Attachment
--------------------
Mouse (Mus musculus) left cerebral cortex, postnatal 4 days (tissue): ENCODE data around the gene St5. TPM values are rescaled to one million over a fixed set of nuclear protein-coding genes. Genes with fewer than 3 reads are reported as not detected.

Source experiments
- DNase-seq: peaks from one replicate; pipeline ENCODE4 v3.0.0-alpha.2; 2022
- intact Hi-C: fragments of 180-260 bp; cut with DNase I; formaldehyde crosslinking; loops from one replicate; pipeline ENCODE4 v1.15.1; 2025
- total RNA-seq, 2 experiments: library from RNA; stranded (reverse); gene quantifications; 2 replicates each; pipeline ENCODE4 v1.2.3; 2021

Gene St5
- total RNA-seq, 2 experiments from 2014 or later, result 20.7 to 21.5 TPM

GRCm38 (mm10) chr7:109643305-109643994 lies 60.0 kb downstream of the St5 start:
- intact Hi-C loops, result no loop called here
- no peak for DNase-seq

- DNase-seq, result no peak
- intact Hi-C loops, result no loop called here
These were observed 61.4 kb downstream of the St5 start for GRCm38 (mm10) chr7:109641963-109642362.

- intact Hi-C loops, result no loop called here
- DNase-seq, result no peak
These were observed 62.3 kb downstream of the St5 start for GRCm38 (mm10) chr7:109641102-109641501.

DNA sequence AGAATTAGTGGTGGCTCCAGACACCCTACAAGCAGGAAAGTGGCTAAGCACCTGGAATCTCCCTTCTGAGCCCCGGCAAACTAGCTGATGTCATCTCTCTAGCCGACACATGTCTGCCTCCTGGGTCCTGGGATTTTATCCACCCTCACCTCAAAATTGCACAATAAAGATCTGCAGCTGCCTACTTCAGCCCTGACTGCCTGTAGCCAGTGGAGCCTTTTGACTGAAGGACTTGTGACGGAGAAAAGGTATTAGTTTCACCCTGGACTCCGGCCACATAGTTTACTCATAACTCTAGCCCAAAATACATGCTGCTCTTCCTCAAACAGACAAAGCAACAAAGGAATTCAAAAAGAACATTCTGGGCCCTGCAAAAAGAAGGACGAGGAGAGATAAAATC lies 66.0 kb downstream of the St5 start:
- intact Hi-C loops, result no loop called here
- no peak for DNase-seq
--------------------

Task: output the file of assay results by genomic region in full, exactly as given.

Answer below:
Mouse (Mus musculus) left cerebral cortex, postnatal 4 days (tissue): ENCODE data around the gene St5. TPM values are rescaled to one million over a fixed set of nuclear protein-coding genes. Genes with fewer than 3 reads are reported as not detected.

Source experiments
- DNase-seq: peaks from one replicate; pipeline ENCODE4 v3.0.0-alpha.2; 2022
- intact Hi-C: fragments of 180-260 bp; cut with DNase I; formaldehyde crosslinking; loops from one replicate; pipeline ENCODE4 v1.15.1; 2025
- total RNA-seq, 2 experiments: library from RNA; stranded (reverse); gene quantifications; 2 replicates each; pipeline ENCODE4 v1.2.3; 2021

Gene St5
- total RNA-seq, 2 experiments from 2014 or later, result 20.7 to 21.5 TPM

GRCm38 (mm10) chr7:109643305-109643994 lies 60.0 kb downstream of the St5 start:
- intact Hi-C loops, result no loop called here
- no peak for DNase-seq

- DNase-seq, result no peak
- intact Hi-C loops, result no loop called here
These were observed 61.4 kb downstream of the St5 start for GRCm38 (mm10) chr7:109641963-109642362.

- intact Hi-C loops, result no loop called here
- DNase-seq, result no peak
These were observed 62.3 kb downstream of the St5 start for GRCm38 (mm10) chr7:109641102-109641501.

DNA sequence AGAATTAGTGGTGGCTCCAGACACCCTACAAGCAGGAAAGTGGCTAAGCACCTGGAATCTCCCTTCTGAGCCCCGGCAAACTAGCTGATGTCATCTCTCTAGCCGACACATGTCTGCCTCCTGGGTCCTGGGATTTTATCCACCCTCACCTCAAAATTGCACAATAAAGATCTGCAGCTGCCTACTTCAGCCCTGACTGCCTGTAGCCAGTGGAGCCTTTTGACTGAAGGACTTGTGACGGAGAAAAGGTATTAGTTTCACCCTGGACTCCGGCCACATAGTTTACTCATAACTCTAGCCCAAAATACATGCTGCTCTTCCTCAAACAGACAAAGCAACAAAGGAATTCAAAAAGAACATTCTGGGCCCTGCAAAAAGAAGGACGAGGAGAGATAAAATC lies 66.0 kb downstream of the St5 start:
- intact Hi-C loops, result no loop called here
- no peak for DNase-seq